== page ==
Three and a half stars,
rounded up to four. For now. I’m waffling on it. Finished waffling: 3 stars.
I’d intended to read this before long, but this was my payment to get someone else to read Dearly, Departed. I heard nothing but raves about it, but wasn’t at all sure what to expect. Whatever that was, this somehow wasn’t it.
I very quickly began to understand some of the raves from friends – the first-person-POV Hero, Owen Zastava Pitt, sounded very much like a couple of them. The main resemblance lay in the fanatical devotion to guns.
Not a devotion I share. Guns don’t kill people … bullets kill people… Poor innocent maligned guns.
I could put aside my lack of interest in guns for a reasonable amount of such content. However …
“…On this one I mounted an adjustable ACE stock, with recoil pad of course, FAL pistol grip, holographic sight system, EOTech in particular, night vision compatible. Full rail system, so you can mountlights or IR illuminators, or as you can see here, a Tula 6G15 40mm grenade launcher, front-loading, single-shot. The barrel has been cut down to twelve inches, modified choke, gave it the Vang comp treatment also so the patterns are good and tight and recoil is softer. I modified the trigger group, so top position is safe, middle is full, bottom is semi. I’ve got the gas adjusted so you are looking at about 700 RPM on full.” He was speaking my language.
All … righty then. He’s not speaking my language. Nor, you know, English. I recognized a couple of words in there … some I recognized but not in that context. And there were big chunks of that sort of thing throughout.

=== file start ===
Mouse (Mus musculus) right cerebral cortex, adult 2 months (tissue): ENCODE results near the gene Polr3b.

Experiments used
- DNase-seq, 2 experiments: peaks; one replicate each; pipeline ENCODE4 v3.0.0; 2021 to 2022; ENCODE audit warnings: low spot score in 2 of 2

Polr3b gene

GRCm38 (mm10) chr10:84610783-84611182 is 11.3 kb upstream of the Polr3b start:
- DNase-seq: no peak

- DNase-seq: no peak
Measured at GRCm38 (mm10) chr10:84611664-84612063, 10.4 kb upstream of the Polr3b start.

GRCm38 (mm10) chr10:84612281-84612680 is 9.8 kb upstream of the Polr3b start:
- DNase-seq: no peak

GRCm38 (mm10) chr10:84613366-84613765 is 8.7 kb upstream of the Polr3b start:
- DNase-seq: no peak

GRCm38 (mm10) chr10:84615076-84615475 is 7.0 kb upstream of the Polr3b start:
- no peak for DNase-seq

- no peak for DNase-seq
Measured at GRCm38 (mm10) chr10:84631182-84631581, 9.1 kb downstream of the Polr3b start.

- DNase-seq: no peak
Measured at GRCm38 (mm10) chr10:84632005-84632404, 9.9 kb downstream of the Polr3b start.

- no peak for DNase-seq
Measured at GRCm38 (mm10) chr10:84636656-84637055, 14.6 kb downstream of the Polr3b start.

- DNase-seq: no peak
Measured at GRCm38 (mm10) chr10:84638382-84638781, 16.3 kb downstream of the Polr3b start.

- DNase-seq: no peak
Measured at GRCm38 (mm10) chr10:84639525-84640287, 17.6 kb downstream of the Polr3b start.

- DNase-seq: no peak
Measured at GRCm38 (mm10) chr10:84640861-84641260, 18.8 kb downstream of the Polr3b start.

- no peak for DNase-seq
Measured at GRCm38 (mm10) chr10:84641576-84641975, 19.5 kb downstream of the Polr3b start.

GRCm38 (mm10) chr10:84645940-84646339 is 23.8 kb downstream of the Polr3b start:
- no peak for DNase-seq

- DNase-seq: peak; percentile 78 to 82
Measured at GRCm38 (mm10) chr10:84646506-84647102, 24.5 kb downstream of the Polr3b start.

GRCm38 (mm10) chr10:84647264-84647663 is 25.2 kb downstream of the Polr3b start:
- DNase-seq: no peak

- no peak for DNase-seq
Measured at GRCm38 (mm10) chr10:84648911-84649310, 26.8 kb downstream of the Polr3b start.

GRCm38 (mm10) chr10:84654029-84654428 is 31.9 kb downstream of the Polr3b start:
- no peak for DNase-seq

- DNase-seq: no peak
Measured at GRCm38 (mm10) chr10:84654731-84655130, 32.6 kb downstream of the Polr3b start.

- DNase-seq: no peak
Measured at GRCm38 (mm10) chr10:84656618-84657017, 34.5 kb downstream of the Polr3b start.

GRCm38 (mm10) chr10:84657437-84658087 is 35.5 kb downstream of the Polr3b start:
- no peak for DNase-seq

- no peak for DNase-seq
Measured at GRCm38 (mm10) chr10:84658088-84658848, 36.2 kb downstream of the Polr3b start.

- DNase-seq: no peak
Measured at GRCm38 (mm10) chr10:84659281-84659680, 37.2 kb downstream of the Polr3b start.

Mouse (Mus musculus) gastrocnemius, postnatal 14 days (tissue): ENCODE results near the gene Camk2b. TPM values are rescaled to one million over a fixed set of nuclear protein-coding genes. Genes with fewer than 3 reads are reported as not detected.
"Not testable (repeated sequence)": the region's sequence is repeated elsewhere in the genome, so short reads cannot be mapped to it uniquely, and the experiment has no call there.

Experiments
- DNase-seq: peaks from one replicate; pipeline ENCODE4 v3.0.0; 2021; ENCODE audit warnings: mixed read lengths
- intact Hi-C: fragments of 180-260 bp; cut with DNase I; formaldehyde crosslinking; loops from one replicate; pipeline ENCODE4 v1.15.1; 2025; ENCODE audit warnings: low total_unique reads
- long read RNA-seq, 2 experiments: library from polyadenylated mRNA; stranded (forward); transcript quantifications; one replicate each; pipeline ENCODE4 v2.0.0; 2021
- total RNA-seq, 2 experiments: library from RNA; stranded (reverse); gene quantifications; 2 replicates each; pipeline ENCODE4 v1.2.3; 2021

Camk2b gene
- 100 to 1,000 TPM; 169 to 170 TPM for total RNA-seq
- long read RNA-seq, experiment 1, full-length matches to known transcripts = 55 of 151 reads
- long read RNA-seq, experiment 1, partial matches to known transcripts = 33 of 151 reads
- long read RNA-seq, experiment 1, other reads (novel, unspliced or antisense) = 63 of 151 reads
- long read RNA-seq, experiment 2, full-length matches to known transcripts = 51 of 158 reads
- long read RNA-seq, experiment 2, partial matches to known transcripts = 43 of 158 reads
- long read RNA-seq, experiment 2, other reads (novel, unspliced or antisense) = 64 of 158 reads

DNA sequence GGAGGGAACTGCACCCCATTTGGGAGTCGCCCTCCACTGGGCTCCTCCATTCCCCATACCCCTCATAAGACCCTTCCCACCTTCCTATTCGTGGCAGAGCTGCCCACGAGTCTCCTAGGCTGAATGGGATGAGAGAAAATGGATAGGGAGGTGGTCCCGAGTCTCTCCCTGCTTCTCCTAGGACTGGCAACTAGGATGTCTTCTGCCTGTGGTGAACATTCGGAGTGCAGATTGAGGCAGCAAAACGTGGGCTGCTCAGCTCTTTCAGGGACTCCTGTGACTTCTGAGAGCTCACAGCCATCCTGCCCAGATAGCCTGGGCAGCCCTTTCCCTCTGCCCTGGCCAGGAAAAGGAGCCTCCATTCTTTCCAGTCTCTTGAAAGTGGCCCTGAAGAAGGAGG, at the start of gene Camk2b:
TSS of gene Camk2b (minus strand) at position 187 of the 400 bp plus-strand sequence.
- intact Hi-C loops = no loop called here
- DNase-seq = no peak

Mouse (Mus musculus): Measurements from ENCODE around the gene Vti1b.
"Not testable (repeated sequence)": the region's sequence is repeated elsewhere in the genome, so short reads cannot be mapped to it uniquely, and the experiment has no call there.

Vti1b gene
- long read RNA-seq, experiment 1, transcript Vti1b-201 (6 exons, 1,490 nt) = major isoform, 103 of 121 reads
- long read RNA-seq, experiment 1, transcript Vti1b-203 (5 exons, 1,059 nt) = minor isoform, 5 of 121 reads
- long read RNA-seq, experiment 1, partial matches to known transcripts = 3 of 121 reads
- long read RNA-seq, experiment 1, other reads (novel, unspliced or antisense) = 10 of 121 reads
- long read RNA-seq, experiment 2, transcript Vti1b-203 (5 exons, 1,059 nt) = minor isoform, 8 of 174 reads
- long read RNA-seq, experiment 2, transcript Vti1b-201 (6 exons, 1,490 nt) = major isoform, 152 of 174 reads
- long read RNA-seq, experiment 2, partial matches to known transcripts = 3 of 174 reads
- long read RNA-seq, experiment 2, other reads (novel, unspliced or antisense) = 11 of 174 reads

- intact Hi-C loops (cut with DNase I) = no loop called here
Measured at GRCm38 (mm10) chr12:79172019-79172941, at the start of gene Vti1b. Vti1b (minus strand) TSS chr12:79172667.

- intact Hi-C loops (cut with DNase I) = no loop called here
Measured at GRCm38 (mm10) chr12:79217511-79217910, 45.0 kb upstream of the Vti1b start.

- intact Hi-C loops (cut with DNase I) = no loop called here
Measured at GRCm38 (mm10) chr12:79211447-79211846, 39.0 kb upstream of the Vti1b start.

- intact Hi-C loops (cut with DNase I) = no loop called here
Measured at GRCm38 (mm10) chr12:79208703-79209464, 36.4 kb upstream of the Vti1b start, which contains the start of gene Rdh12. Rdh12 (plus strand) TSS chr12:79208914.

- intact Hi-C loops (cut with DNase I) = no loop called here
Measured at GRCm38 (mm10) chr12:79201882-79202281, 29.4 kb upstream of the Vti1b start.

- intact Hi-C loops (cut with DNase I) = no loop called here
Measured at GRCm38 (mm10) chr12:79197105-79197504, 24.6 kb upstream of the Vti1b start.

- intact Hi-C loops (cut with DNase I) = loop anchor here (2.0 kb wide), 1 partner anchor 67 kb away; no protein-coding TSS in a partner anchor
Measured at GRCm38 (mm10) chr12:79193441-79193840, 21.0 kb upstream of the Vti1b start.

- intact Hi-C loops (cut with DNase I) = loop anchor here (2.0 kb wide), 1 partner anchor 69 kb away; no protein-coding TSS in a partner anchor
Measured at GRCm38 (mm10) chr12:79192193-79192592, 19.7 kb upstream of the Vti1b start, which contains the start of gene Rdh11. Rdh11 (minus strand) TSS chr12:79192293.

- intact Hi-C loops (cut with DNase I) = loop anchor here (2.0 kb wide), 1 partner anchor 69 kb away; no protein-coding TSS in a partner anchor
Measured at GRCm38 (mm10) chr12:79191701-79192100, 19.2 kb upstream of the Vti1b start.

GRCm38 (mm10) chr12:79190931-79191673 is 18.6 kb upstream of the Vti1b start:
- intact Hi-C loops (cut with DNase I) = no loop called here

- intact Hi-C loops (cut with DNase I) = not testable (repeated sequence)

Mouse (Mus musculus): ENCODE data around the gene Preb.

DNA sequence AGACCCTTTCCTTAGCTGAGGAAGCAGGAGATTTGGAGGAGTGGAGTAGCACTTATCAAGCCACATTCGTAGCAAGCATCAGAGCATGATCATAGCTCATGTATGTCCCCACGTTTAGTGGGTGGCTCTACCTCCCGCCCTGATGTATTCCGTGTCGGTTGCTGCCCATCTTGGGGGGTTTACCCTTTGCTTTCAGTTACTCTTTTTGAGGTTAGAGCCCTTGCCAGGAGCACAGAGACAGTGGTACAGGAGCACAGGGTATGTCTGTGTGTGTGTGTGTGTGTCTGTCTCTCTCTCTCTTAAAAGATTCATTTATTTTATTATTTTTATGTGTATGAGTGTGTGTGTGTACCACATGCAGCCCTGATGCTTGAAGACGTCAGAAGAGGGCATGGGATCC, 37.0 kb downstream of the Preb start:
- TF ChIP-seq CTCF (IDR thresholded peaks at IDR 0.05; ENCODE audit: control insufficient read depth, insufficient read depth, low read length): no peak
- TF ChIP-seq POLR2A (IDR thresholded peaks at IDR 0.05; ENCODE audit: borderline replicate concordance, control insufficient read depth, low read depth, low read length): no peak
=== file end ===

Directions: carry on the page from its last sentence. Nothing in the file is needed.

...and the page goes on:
I can’t even tally the number of complaints I’ve read (or written, in one case) in reviews about the expenditure of words on clothing – or, in the very specific case of Tolkien, trees. I continue to be startled by the sheer viciousness of some of the complaints about how stupid and boring Tolkien is because he describes trees. I’m going to try not to be quite so vicious as I complain about Larry Correia’s gun fetish. It does, of course, make sense in context (just as the pastoral descriptions in Tolkien make sense in context): Owen was brought up using weapons of all sorts, and now lives and works among people whose lives depend on how creatively they can kill something. Guns are integral to the plot. I get that. But for the first time I empathize with people who are bored by Tolkien’s trees: my God it’s stultifying to suddenly find oneself awash in triggers and gauges and sights and maker names I’ve never heard of. The only gun I ever want to see or hear described again is Vera.
Otherwise … it was a fast read (partly because my eyes skimmed over large chunks of “OMG GunZ!” text). It was fun. Sometimes: there’s one apocalyptic scene which is in no way fun. But it’s reversed almost immediately, so that’s all right. Except it’s not.It was funny, sometimes. It broke with some stereotypes (intellectually I like what Correia did with Elves and Orcs; viscerally, I hate at least half of it), but hewed to some closer than I’ve ever seen: the week during which this book mostly takes place makes Harry Dresden’s average case look like a Waikiki vacation. I saw Owen’s place in the overall picture coming chapters and chapters before the Big Reveal. The Big Bad was evil for the sake of being evil (“I can rule the world! So what if it’s destroyed, it’ll be mine!”) – although the Good Guys were honest about being in it mostly for the money. It was fairly predictable (“Natchy Bottom is the worst place evar, avoid it at all costs!” … “We have to go to Natchy Bottom”); there’s a lot of telling-not-showing (Owen gets himself reduced to a bloody pulp yet again, and mentions that it hurt); characterization was a bit shallow in places (“I love my boyfriend! But I love you more, and he’s not here anyway”) … but it was entertaining.
- Monster Hunter International – Larry Correia (bibliophage91.wordpress.com)